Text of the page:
The following day, our exploration of downtown continued with a trip to the Monolithic Grand Central Station, and the neon saturated insanity that is Times Square. The crush of the assembled throngs of people was proving to be mildly tiresome in the heat so, after a relaxing Ice Cream at the brilliantly monikered "Tasti-d-lites", we headed once more to the park. This time however, our trip was made much more entertaining when we stumbled across a local softball game (the championship game as well as it turned out).
Softball. Now there's an intriguing past time. As far as we could make out it basically consisted of teams of grown men in varying stages of obesity, and seemingly all called "Johnny" or "Paulie", having to undertake tasks such as "Spotting the pitch", "Hustling the line drive" and "Checking on the curve". Essentially, it was a very shouty version of rounders using a grapefruit as a ball. We merrily watched several fascinating innings of this, all the while resisting the urge to scream "Rounder, rounder, rounder" whenever bat made contact with ball, but eventually, with the Irving club steak choppers beating the Frank street fruit bats 7-2 with a reverse RBI and 3 cheese loaded bases (or something), we thought enough was enough and made our exit.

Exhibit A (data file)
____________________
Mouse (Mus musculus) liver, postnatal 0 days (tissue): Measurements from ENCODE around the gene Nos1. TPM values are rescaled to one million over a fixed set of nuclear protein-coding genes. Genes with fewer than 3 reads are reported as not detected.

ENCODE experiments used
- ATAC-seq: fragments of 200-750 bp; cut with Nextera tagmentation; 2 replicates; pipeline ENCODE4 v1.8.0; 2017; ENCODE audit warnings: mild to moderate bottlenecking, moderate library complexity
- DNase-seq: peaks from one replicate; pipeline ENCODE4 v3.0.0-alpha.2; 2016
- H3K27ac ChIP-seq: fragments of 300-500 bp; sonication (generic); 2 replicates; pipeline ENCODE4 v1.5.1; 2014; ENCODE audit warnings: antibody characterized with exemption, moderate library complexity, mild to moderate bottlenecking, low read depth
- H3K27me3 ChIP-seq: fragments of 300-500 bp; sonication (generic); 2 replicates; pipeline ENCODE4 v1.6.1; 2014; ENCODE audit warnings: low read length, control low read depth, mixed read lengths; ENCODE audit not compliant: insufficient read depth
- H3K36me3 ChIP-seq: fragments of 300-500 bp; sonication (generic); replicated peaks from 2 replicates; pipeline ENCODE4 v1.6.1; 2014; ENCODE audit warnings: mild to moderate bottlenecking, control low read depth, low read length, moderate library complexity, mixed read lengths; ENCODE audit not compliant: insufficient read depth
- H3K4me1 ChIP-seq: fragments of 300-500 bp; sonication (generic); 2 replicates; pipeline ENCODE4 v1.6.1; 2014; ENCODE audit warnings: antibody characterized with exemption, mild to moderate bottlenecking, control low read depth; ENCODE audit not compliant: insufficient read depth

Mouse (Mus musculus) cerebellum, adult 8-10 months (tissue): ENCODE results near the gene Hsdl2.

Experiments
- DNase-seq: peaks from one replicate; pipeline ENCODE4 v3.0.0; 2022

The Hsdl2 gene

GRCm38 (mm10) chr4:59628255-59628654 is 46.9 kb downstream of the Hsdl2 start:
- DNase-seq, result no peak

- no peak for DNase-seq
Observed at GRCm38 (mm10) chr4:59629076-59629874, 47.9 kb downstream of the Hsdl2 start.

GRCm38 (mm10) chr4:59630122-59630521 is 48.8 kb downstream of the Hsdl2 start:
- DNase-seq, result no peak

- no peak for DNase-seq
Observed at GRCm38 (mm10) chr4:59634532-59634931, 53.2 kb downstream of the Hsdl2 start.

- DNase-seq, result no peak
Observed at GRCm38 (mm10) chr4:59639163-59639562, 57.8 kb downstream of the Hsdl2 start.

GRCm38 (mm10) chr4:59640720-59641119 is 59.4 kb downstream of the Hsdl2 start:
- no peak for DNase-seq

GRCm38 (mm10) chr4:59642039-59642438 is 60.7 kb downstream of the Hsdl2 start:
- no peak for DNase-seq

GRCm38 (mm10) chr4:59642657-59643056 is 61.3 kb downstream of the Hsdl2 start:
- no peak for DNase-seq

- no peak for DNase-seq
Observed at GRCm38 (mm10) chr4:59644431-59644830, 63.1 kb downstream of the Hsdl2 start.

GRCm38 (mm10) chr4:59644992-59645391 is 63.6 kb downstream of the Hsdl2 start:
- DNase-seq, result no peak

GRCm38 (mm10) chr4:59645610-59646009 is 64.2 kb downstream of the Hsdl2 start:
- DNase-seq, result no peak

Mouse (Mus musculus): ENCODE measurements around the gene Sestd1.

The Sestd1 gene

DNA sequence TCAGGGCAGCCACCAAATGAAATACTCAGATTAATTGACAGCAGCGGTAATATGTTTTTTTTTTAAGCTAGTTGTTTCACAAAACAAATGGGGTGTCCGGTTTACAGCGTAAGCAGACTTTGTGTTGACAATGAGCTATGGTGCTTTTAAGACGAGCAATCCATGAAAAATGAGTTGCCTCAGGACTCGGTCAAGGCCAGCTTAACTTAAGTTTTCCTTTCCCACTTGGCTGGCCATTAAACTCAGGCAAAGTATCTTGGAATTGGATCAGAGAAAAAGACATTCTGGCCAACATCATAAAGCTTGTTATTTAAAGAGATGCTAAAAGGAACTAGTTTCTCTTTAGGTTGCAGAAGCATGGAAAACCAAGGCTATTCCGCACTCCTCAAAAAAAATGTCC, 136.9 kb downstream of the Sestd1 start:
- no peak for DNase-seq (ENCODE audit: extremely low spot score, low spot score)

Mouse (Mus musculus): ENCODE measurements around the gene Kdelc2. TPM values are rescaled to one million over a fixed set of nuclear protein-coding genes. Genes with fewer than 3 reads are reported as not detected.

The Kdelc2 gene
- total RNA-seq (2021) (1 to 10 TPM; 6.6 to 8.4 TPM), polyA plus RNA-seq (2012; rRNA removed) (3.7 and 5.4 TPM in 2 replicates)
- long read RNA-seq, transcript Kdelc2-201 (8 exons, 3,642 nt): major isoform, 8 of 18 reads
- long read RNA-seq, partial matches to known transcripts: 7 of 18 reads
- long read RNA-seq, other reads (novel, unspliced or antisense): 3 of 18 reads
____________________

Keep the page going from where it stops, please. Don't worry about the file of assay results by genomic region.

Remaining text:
All that hectic sporting action had taken its toll, so it was time for us to broaden our Scientific horizons with a trip to the American Natural History Museum. We were initially dismayed to realise that basic entry tickets were a hefty $14 each. Nontheless, we had travelled a long way across town and were not to be denied. After spending a couple of minutes sizing up the various security guards, Dunc angled straight toward the one who looked least interested in his job, and promptly breezed past, with an edgy looking Vickie in tow.